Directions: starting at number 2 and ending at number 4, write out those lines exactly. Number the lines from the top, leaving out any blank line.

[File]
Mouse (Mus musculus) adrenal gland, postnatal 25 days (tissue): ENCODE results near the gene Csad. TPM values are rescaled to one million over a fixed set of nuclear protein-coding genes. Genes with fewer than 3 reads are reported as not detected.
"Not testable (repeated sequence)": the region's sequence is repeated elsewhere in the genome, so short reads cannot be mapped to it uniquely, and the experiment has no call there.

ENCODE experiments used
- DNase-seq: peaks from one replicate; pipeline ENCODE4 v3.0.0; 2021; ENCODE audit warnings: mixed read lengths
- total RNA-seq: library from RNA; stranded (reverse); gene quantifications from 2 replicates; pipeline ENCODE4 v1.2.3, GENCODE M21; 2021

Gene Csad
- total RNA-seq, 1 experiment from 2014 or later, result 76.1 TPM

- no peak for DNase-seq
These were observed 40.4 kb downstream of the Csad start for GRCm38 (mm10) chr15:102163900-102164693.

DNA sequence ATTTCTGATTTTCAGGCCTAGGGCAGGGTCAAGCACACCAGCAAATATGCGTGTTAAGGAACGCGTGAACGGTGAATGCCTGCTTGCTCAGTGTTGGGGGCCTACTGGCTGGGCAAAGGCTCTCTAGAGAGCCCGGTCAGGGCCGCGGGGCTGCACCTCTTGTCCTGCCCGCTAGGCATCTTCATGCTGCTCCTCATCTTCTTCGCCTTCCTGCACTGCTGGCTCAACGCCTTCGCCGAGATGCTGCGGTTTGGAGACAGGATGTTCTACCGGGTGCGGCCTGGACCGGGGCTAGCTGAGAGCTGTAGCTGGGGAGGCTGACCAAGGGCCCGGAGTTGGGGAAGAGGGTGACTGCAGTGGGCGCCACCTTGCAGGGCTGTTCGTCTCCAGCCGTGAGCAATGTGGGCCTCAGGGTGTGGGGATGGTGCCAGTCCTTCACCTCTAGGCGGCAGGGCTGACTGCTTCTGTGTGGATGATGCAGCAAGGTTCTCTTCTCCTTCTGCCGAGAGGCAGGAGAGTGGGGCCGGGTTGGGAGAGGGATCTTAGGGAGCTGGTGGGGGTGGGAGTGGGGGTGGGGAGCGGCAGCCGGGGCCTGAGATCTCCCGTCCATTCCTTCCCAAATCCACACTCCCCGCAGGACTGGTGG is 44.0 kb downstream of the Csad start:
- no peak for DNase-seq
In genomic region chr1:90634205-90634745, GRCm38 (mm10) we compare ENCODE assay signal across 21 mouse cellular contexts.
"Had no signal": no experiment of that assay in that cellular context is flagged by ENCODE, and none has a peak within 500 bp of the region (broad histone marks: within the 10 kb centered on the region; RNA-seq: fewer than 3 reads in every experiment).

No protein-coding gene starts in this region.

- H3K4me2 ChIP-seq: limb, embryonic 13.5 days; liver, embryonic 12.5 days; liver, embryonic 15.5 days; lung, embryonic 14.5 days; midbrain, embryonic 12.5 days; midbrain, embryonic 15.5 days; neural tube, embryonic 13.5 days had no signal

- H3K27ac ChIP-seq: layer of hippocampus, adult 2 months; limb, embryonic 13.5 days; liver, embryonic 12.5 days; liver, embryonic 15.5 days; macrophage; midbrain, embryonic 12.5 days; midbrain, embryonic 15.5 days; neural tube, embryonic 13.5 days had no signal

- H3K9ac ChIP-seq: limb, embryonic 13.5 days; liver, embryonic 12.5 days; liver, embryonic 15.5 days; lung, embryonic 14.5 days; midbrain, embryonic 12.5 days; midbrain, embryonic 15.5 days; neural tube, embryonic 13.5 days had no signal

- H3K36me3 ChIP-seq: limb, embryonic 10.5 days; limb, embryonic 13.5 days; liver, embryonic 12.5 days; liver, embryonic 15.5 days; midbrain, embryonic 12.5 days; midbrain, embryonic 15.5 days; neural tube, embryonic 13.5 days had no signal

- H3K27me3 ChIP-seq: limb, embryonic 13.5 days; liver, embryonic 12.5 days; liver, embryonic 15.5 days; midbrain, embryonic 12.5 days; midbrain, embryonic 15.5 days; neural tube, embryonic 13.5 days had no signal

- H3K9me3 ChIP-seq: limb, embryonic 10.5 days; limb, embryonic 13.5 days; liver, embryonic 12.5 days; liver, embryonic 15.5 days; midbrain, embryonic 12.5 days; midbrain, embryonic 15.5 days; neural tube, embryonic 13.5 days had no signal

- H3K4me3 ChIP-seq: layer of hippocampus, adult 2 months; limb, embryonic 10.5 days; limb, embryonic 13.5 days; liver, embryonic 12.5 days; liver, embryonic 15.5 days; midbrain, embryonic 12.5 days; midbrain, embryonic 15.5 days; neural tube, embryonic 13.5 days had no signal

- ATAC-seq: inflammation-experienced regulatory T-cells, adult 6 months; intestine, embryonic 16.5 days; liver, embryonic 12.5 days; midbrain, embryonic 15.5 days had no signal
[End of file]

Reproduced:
"Not testable (repeated sequence)": the region's sequence is repeated elsewhere in the genome, so short reads cannot be mapped to it uniquely, and the experiment has no call there.

ENCODE experiments used
- DNase-seq: peaks from one replicate; pipeline ENCODE4 v3.0.0; 2021; ENCODE audit warnings: mixed read lengths